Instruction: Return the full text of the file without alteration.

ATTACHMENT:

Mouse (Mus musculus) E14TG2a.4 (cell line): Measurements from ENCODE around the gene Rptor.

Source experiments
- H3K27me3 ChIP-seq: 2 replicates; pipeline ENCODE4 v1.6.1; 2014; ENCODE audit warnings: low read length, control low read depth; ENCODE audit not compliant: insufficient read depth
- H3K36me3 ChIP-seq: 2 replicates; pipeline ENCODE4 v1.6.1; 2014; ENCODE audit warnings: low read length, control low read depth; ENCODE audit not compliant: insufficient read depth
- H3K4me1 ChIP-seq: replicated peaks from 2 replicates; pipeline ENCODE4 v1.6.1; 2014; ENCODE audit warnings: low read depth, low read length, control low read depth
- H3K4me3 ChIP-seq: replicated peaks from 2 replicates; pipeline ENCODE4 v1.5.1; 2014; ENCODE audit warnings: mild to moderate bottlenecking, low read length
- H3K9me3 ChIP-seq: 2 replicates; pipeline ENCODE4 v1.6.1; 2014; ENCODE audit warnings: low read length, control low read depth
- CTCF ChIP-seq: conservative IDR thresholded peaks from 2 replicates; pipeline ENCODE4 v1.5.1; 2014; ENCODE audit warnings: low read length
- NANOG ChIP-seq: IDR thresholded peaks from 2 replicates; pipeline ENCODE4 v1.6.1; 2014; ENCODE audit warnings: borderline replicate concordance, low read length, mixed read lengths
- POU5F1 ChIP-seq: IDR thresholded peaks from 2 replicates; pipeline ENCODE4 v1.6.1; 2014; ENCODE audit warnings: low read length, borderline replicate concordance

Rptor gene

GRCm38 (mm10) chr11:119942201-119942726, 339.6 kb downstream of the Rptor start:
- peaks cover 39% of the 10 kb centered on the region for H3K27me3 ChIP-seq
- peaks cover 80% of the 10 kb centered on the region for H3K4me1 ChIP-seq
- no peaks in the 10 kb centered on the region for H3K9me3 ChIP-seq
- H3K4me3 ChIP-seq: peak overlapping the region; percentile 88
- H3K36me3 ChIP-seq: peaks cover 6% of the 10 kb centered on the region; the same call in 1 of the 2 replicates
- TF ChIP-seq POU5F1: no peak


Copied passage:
Mouse (Mus musculus) E14TG2a.4 (cell line): Measurements from ENCODE around the gene Rptor.

Source experiments
- H3K27me3 ChIP-seq: 2 replicates; pipeline ENCODE4 v1.6.1; 2014; ENCODE audit warnings: low read length, control low read depth; ENCODE audit not compliant: insufficient read depth
- H3K36me3 ChIP-seq: 2 replicates; pipeline ENCODE4 v1.6.1; 2014; ENCODE audit warnings: low read length, control low read depth; ENCODE audit not compliant: insufficient read depth
- H3K4me1 ChIP-seq: replicated peaks from 2 replicates; pipeline ENCODE4 v1.6.1; 2014; ENCODE audit warnings: low read depth, low read length, control low read depth
- H3K4me3 ChIP-seq: replicated peaks from 2 replicates; pipeline ENCODE4 v1.5.1; 2014; ENCODE audit warnings: mild to moderate bottlenecking, low read length
- H3K9me3 ChIP-seq: 2 replicates; pipeline ENCODE4 v1.6.1; 2014; ENCODE audit warnings: low read length, control low read depth
- CTCF ChIP-seq: conservative IDR thresholded peaks from 2 replicates; pipeline ENCODE4 v1.5.1; 2014; ENCODE audit warnings: low read length
- NANOG ChIP-seq: IDR thresholded peaks from 2 replicates; pipeline ENCODE4 v1.6.1; 2014; ENCODE audit warnings: borderline replicate concordance, low read length, mixed read lengths
- POU5F1 ChIP-seq: IDR thresholded peaks from 2 replicates; pipeline ENCODE4 v1.6.1; 2014; ENCODE audit warnings: low read length, borderline replicate concordance

Rptor gene

GRCm38 (mm10) chr11:119942201-119942726, 339.6 kb downstream of the Rptor start:
- peaks cover 39% of the 10 kb centered on the region for H3K27me3 ChIP-seq
- peaks cover 80% of the 10 kb centered on the region for H3K4me1 ChIP-seq
- no peaks in the 10 kb centered on the region for H3K9me3 ChIP-seq
- H3K4me3 ChIP-seq: peak overlapping the region; percentile 88
- H3K36me3 ChIP-seq: peaks cover 6% of the 10 kb centered on the region; the same call in 1 of the 2 replicates
- TF ChIP-seq POU5F1: no peak